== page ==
IBM, HP Tied for First in Worldwide Server Market: IDC
IBM, fueled by a 24.5 percent jump in revenues, moved into a statistical tie with Hewlett-Packard as the world's top server vendor, according to second-quarter market numbers from market research firm IDC.
IBM saw growth in all segments, including a 61.1 percent jump in revenue -- to $1.2 billion -- from its System z mainframe business over the same period in 2010, IDC analysts said in their report released Aug. 23. Big Blue also saw growth in its System x and Power System servers.
IBM edged HP, grabbing 30.5 percent market share in the quarter, compared with HP's 29.8 percent, which IDC analysts called a statistical tie. For its part, HP server revenues grew 9.3 percent, driven in large part by solid demand for its x86-based ProLiant systems, both traditional servers and blades, IDC analysts said.
Rounding out the top five were Dell in third place, with 13.8 percent market share on 5.1 percent revenue growth -- thanks to demand from SMBs -- and Oracle and Fujitsu tied for fourth, with 7.2 percent and 6.5 percent, respectively, according to IDC. Oracle' s revenue jumped 4.2 percent over the second quarter in 2010, fueled by growing demand for x86-based Exadata database systems. Meanwhile, Fujitsu revenues rose 133.6 percent due to the massive K-computer high-performance computing (HPC) system in Japan.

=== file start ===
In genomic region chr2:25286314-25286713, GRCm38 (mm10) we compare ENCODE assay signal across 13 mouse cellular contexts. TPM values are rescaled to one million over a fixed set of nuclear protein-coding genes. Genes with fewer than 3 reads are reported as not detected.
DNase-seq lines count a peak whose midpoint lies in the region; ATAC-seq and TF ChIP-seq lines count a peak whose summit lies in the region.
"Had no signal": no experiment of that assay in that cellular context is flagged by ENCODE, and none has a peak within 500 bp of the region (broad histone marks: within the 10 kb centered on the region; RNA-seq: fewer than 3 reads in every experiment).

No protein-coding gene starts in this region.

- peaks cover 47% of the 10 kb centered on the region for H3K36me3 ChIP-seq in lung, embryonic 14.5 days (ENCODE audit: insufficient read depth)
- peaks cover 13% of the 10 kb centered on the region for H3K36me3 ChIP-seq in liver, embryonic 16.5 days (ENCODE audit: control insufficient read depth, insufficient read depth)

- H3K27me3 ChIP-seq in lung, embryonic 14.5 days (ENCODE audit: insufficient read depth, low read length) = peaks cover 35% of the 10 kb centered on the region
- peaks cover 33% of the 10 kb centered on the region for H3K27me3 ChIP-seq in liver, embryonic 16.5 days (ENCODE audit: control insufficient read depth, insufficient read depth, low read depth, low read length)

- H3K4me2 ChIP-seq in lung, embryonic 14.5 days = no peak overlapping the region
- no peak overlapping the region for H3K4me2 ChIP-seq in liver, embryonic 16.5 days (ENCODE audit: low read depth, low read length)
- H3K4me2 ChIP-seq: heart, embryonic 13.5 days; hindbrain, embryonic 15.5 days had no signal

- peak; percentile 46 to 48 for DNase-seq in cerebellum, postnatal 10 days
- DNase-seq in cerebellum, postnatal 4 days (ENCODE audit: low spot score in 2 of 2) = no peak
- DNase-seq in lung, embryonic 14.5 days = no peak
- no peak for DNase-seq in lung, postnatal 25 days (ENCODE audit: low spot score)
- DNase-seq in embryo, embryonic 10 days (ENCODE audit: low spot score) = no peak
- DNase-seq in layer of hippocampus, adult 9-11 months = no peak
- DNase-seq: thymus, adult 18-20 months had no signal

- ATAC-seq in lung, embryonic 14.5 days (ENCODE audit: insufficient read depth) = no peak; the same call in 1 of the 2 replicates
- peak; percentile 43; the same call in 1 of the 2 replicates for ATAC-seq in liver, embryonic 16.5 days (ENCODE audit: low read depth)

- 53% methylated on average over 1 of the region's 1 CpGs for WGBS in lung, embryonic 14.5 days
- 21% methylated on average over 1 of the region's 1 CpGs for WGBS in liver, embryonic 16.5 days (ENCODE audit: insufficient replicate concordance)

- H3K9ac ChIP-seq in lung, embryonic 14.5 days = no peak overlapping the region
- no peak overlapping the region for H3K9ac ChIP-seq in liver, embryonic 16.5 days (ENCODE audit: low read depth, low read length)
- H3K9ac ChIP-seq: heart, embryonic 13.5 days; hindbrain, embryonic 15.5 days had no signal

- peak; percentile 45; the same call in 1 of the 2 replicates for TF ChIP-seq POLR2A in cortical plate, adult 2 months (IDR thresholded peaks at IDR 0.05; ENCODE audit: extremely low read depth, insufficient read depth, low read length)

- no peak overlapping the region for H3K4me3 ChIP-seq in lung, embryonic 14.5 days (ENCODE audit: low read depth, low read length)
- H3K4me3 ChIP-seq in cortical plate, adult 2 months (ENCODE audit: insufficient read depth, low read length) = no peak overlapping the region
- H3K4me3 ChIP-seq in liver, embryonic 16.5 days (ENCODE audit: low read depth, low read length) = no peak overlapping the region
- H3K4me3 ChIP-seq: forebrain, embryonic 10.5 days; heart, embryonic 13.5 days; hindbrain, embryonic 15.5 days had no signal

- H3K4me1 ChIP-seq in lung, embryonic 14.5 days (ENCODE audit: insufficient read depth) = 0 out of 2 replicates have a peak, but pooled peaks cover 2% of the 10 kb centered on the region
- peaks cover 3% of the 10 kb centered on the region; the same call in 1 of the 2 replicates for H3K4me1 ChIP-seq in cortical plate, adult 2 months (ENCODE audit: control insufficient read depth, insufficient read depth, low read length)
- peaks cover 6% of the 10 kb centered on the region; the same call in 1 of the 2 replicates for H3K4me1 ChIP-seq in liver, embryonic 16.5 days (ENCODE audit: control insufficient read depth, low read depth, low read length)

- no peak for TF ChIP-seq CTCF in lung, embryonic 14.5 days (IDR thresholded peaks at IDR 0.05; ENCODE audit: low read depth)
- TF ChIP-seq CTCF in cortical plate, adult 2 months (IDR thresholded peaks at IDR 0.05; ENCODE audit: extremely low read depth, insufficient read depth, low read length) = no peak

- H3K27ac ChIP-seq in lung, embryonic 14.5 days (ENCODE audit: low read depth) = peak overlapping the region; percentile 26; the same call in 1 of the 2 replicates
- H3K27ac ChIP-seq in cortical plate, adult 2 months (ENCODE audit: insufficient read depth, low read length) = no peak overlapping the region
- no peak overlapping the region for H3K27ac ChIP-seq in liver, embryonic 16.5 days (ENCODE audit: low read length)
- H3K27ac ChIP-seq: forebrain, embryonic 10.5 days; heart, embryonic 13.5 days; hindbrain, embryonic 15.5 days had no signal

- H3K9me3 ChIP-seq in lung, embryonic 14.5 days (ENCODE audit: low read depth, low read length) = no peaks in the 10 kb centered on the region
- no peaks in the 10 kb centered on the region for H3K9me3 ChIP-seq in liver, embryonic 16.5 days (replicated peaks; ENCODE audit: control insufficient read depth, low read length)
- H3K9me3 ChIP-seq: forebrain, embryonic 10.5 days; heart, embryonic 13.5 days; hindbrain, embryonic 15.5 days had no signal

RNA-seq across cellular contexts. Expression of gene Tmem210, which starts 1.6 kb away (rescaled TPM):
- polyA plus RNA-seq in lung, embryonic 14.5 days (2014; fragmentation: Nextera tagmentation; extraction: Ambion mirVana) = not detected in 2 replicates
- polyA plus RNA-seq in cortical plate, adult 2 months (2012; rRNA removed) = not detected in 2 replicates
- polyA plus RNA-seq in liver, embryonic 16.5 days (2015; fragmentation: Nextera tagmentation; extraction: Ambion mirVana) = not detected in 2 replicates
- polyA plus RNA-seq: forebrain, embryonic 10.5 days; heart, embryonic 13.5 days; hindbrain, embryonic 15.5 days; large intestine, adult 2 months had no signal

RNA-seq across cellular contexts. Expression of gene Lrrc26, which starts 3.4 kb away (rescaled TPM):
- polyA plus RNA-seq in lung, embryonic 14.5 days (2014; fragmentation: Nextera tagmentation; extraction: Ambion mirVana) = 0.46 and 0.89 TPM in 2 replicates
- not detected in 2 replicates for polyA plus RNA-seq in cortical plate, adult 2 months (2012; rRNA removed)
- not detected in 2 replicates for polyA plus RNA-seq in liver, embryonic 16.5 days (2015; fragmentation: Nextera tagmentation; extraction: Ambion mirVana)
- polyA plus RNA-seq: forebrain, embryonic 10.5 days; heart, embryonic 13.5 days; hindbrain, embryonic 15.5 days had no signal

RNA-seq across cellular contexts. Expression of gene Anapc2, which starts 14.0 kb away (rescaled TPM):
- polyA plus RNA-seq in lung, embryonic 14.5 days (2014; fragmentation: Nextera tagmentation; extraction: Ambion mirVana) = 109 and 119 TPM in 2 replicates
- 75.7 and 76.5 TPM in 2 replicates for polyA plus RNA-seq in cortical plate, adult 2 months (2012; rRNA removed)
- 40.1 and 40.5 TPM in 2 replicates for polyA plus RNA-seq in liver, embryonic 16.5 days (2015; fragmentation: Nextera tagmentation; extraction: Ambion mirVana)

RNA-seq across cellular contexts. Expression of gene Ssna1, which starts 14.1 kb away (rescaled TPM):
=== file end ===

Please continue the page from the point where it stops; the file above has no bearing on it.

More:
The vendors numbers were part of a larger trend that saw worldwide server revenues grow 17.9 percent, to $13.2 billion, with shipments rising 8.5 percent to 2.1 million units. The growth was across all segments -- volume, midrange and high-end system -- with demand for mainframes, Unix, Linux and Windows servers all rising.
New Unix systems from IBM, HP and Oracle helped fuel the growth, as did new mainframe systems from IBM. Jean Bozman, research vice president for enterprise servers at IDC, said that another driver was businesses refreshing their server environments after holding off from making purchases during the recession and slow recovery. Enterprises need the extra horsepower of the new systems, Bozman said in an interview with eWEEK.
You can only hold off for so long, she said.